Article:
Kendall declared herself Miss K as soon as she could speak. People would call her Kendall, and she would demand to be referred to as Miss K.  Now all the doctors, nurses and volunteers at UF Health Shands in Gainesville play along and call her Miss K.

She loves to dance and shows off her moves while singing “House Party” by Sam Hunt. Like any 4 year old, Miss K also loves to talk about herself.

“I like to ride horses,” Kendall said. “I like to go on golf carts. I like to play. I like to go in the pool,” said Kendall.

Miss K had her first surgery at 5 days old to fix her esophagus and create an opening in her bottom. She had another at 26 days old. Two heart surgeries and a heart catheter procedure followed.

“You see all these kids and you see everything that they go through and they’re not themselves,” said Erick Esquerete, a UF Health Shands volunteer. “Then you go to Miss K, and she’s more than you can even ask for. She’s super extra. She’s crazy, and that’s all you really want from a child.”

Dr. Renata Shih, a pediatric cardiologist at the Congenital Heart Center at UF Health, has been Kendall’s doctor since 2012. Shih jokes that Kendall will not be an Olympic gold medalist, but she is certainly a winner.

“We do EKGs. We do echoes, invasive procedures, and she always takes it like a champion,” Shih said.

Three days after her last open heart surgery this summer, Miss K was painting nails in her hospital bed. She asked Esquerete if she could paint his nails with different colors and patterns.

“She went ballistic,” said Esquerete. “I was like ‘Yeah, absolutely! You can paint both hands if you really want to.’”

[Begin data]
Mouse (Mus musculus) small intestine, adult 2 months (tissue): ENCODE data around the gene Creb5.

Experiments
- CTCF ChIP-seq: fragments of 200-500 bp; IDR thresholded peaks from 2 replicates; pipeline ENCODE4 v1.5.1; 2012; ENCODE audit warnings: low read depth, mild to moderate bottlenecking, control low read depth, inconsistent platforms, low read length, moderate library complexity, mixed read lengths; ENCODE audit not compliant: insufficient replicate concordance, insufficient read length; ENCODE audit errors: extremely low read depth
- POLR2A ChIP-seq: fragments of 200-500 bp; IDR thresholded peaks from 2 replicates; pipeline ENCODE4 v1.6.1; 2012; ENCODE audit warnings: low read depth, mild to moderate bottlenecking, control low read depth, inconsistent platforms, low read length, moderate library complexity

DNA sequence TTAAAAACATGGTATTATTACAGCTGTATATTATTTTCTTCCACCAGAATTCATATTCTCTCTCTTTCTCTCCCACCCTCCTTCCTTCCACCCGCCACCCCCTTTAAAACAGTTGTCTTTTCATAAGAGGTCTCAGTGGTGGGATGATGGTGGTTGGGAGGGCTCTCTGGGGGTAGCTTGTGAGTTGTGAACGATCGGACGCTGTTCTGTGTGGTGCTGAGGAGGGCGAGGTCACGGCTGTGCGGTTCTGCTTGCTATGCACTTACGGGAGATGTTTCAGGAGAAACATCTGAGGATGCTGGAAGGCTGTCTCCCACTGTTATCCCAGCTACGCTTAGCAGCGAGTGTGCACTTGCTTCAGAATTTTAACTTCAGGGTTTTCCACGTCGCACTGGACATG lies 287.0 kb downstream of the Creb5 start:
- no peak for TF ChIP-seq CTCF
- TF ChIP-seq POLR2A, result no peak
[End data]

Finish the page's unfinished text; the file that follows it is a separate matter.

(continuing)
He walked all around the hospital showing off Miss K’s work and telling volunteers about the fun in Miss K’s hospital room.

Shih said Kendall is always full of energy, so it is easy to tell when she is not feeling her best.

“If you look at her with her clothes on, you could never tell that she has anything at all,” Shih said.

Lewis said she believes Kendall has a higher power in her court. Kendall hit all of her developmental milestones ahead of schedule and walked before she was even 1 year old.

“For as much as she has going on, she is a trainwreck on paper, but when you see her in person, she looks like a perfectly normal kiddo,” Lewis said.

Miss K says she wants to be a doctor, a dolphin trainer and a nurse when she grows up.

“I want to help people feel better,” Miss K said.

Lewis tells Miss K that she will be halfway through med school once she finally figures out what is wrong with her.

Four-year-old Kendall Lewis maintains a sense of humor despite battling VACTERL association. (Photo courtesy of Mindy Lewis)
Five-year-old Kendall Lewis maintains a sense of humor despite battling VACTERL association. (Photo courtesy of Mindy Lewis)

Editor’s note: This story has been updated. Kendall Lewis has turned five-years-old since her story was first reported.

About Alexa Lorenzo

Alexa is a reporter for WUFT News and can be contacted by calling 352-392-6397 or emailing news@wuft.org.